Obesity Surgery

, Volume 27, Issue 7, pp 1645–1650 | Cite as

Weight Loss and Nutritional Outcomes 10 Years after Biliopancreatic Diversion with Duodenal Switch

  • Philippe Topart
  • Guillaume Becouarn
  • Jacques Delarue
Original Contributions



Biliopancreatic diversion with duodenal switch (BPD/DS) is the most effective bariatric surgical procedure, but major concerns exist about the nutritional consequences.


The study reported weight loss and nutritional outcomes of 80 patients with a follow-up of at least 10 years.


The follow-up was conducted at a university hospital as well as in a private practice institution in France.


Eighty patients operated on between February 2002 and May 2006 were reviewed. Weight outcomes were analyzed as well as complete biological status. Revisions were reported as well as the number of patients taking vitamin supplementation.


A follow-up of 141 ± 16 months was available for 87.7% of the patients at least 10 years from surgery. Preoperative BMI decreased from 48.9 ± 7.3 to 31.2 ± 6.2 kg/m2 with an EWL of 73.4 ± 26.7% and a TWL of 35.9% ± 17.7%. Despite weight regain ≥10% of the weight loss in 61% of the cases, 78% of the patients maintained a BMI <35. Fourteen percent of the patients had a revision. Normal vitamin D levels were found in 35.4%. The overall PTH level was 91.9 ± 79.5 ng/mL, and 62% of the patients had hyperparathyroidism. Other deficiencies were less frequent but fat-soluble deficiencies as well as a PTH >100 ng/mL were significantly associated with the absence of vitamin supplementation.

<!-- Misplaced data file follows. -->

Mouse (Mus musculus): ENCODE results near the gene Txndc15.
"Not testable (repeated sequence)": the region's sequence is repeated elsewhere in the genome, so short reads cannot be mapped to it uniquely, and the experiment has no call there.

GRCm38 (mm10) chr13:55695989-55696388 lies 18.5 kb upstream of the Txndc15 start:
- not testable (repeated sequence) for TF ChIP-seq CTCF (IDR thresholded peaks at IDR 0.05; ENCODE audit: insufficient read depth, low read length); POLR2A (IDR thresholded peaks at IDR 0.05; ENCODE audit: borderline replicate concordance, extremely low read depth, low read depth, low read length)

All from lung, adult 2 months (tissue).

BPD/DS maintains a significant weight loss, but remains associated with side effects leading to revision and multiple vitamin deficiencies. The most severe deficiencies are related to the lack of supplementation compliance.


Biliopancreatic diversion Vitamins Malnutrition Weight loss Long-term results 


Authors’ Contribution

Dr. Topart received personal fees for teaching from Ethicon, Covidien, Olympus, and Baxter for teaching as well as meeting travel expense support from Ethicon.

Dr. Becouarn received personal fees for teaching from Ethicon, Covidien, and Olympus.

Dr. Delarue has nothing to disclose.

None of these financial relationships are related to this work.

Compliance with Ethical Standards

Conflict of interest

The authors declare that they have no conflict of interest.

Informed Consent

Informed consent was obtained from all individual participants included in the study.


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Copyright information

© Springer Science+Business Media New York 2017

Authors and Affiliations

  • Philippe Topart
    • 1
  • Guillaume Becouarn
    • 1
  • Jacques Delarue
    • 2
  1. 1.Société de Chirurgie ViscéraleClinique de l’AnjouAngersFrance
  2. 2.Department of Nutritional Sciences & Laboratory of Human Nutrition, Breton Federation of Food and Human Nutrition (FED4216)University HospitalBrestFrance

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